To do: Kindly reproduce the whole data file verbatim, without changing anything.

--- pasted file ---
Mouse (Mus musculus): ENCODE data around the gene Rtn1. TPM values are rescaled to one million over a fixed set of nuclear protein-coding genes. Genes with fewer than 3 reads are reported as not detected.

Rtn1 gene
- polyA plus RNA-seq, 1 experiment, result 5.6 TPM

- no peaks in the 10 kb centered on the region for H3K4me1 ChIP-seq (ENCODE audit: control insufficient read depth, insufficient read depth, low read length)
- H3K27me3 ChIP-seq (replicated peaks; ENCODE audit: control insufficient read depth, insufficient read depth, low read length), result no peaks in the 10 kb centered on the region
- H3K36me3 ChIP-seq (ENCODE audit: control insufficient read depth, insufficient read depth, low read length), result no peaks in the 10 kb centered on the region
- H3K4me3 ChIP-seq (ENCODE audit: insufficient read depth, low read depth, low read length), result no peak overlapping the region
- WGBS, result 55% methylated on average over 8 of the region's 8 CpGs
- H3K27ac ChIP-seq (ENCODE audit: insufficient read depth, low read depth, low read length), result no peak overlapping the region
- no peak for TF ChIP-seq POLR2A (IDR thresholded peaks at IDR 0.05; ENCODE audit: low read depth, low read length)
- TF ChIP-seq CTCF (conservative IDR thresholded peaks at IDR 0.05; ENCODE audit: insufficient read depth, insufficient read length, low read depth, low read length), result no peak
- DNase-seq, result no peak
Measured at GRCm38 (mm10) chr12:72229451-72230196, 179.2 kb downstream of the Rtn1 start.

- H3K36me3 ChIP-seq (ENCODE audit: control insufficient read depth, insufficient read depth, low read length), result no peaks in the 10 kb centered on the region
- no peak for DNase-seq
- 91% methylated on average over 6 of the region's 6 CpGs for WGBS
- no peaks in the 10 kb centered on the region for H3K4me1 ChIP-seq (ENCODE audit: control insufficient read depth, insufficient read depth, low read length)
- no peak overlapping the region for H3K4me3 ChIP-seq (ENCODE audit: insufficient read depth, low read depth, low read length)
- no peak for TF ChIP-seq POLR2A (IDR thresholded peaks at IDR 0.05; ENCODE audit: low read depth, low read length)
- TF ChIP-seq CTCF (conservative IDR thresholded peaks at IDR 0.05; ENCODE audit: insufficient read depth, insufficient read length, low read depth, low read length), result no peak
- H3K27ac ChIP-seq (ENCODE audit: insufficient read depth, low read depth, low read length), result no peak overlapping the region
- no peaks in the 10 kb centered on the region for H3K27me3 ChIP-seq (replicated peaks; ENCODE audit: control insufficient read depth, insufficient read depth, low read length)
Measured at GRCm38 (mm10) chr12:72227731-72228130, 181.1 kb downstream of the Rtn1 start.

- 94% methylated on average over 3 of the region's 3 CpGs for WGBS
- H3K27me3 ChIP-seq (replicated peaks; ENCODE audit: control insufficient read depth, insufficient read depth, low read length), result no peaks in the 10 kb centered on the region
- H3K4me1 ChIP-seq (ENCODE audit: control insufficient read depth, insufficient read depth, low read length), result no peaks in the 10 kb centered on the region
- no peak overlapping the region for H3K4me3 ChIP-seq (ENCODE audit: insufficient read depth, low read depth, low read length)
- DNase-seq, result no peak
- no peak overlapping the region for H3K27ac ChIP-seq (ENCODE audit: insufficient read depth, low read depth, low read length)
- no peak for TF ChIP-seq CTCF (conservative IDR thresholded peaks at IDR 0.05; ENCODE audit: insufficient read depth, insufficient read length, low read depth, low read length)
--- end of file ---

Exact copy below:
Mouse (Mus musculus): ENCODE data around the gene Rtn1. TPM values are rescaled to one million over a fixed set of nuclear protein-coding genes. Genes with fewer than 3 reads are reported as not detected.

Rtn1 gene
- polyA plus RNA-seq, 1 experiment, result 5.6 TPM

- no peaks in the 10 kb centered on the region for H3K4me1 ChIP-seq (ENCODE audit: control insufficient read depth, insufficient read depth, low read length)
- H3K27me3 ChIP-seq (replicated peaks; ENCODE audit: control insufficient read depth, insufficient read depth, low read length), result no peaks in the 10 kb centered on the region
- H3K36me3 ChIP-seq (ENCODE audit: control insufficient read depth, insufficient read depth, low read length), result no peaks in the 10 kb centered on the region
- H3K4me3 ChIP-seq (ENCODE audit: insufficient read depth, low read depth, low read length), result no peak overlapping the region
- WGBS, result 55% methylated on average over 8 of the region's 8 CpGs
- H3K27ac ChIP-seq (ENCODE audit: insufficient read depth, low read depth, low read length), result no peak overlapping the region
- no peak for TF ChIP-seq POLR2A (IDR thresholded peaks at IDR 0.05; ENCODE audit: low read depth, low read length)
- TF ChIP-seq CTCF (conservative IDR thresholded peaks at IDR 0.05; ENCODE audit: insufficient read depth, insufficient read length, low read depth, low read length), result no peak
- DNase-seq, result no peak
Measured at GRCm38 (mm10) chr12:72229451-72230196, 179.2 kb downstream of the Rtn1 start.

- H3K36me3 ChIP-seq (ENCODE audit: control insufficient read depth, insufficient read depth, low read length), result no peaks in the 10 kb centered on the region
- no peak for DNase-seq
- 91% methylated on average over 6 of the region's 6 CpGs for WGBS
- no peaks in the 10 kb centered on the region for H3K4me1 ChIP-seq (ENCODE audit: control insufficient read depth, insufficient read depth, low read length)
- no peak overlapping the region for H3K4me3 ChIP-seq (ENCODE audit: insufficient read depth, low read depth, low read length)
- no peak for TF ChIP-seq POLR2A (IDR thresholded peaks at IDR 0.05; ENCODE audit: low read depth, low read length)
- TF ChIP-seq CTCF (conservative IDR thresholded peaks at IDR 0.05; ENCODE audit: insufficient read depth, insufficient read length, low read depth, low read length), result no peak
- H3K27ac ChIP-seq (ENCODE audit: insufficient read depth, low read depth, low read length), result no peak overlapping the region
- no peaks in the 10 kb centered on the region for H3K27me3 ChIP-seq (replicated peaks; ENCODE audit: control insufficient read depth, insufficient read depth, low read length)
Measured at GRCm38 (mm10) chr12:72227731-72228130, 181.1 kb downstream of the Rtn1 start.

- 94% methylated on average over 3 of the region's 3 CpGs for WGBS
- H3K27me3 ChIP-seq (replicated peaks; ENCODE audit: control insufficient read depth, insufficient read depth, low read length), result no peaks in the 10 kb centered on the region
- H3K4me1 ChIP-seq (ENCODE audit: control insufficient read depth, insufficient read depth, low read length), result no peaks in the 10 kb centered on the region
- no peak overlapping the region for H3K4me3 ChIP-seq (ENCODE audit: insufficient read depth, low read depth, low read length)
- DNase-seq, result no peak
- no peak overlapping the region for H3K27ac ChIP-seq (ENCODE audit: insufficient read depth, low read depth, low read length)
- no peak for TF ChIP-seq CTCF (conservative IDR thresholded peaks at IDR 0.05; ENCODE audit: insufficient read depth, insufficient read length, low read depth, low read length)